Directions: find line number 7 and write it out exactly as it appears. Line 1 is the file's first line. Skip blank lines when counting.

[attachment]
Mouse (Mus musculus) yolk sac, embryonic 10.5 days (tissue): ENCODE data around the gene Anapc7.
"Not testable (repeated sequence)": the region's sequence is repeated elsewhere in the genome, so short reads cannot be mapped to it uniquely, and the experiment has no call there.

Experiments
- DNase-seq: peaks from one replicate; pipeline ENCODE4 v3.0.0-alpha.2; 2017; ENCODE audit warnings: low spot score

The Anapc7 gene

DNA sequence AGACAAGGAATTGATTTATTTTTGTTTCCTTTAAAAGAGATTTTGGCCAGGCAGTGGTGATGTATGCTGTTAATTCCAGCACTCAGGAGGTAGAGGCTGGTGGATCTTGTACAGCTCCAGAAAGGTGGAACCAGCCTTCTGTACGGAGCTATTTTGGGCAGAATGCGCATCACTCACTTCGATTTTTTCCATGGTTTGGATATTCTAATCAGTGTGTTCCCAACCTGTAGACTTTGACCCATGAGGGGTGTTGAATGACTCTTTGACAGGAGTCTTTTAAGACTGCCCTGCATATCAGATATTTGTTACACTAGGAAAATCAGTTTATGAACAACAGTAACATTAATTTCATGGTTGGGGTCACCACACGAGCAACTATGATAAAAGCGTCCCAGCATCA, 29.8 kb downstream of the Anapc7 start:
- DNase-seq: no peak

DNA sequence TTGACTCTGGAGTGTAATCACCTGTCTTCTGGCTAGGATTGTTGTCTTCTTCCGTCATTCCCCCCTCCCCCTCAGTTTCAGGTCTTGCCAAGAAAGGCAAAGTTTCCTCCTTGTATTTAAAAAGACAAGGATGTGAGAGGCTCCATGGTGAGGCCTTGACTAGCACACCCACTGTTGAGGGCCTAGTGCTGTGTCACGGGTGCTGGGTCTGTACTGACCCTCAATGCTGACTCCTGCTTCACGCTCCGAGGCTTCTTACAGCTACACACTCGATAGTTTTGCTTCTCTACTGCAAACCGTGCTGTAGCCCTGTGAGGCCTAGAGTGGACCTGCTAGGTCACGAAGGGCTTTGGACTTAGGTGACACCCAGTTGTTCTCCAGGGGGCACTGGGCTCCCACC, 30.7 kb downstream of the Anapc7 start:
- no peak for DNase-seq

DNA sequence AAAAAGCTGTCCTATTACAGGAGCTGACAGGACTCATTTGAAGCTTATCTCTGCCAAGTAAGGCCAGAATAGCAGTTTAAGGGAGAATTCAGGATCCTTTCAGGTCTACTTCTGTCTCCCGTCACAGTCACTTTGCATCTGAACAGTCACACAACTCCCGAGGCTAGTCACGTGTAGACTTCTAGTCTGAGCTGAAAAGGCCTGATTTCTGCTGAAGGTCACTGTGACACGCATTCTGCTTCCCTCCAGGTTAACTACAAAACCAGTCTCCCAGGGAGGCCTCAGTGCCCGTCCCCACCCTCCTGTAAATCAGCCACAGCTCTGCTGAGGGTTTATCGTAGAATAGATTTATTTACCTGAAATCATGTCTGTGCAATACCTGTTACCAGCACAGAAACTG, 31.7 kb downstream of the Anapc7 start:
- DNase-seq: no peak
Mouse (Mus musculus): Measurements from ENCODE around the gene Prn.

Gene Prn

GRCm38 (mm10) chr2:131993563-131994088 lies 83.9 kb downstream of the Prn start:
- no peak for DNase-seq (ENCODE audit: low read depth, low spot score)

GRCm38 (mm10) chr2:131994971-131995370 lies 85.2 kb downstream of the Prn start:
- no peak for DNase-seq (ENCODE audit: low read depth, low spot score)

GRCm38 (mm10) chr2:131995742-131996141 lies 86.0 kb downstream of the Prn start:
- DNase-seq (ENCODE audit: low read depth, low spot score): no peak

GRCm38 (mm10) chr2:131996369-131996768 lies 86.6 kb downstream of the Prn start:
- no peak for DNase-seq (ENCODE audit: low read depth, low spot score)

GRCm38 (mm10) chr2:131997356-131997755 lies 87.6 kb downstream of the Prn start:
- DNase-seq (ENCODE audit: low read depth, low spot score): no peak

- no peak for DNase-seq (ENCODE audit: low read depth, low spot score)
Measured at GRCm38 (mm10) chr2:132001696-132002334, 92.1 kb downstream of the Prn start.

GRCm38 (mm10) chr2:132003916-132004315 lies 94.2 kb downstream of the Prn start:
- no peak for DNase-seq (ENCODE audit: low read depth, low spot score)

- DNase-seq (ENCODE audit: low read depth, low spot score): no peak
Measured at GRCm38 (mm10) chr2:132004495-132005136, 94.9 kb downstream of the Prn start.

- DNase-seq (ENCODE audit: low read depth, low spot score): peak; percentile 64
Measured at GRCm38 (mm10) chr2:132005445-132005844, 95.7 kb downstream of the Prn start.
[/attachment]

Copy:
- DNase-seq: no peak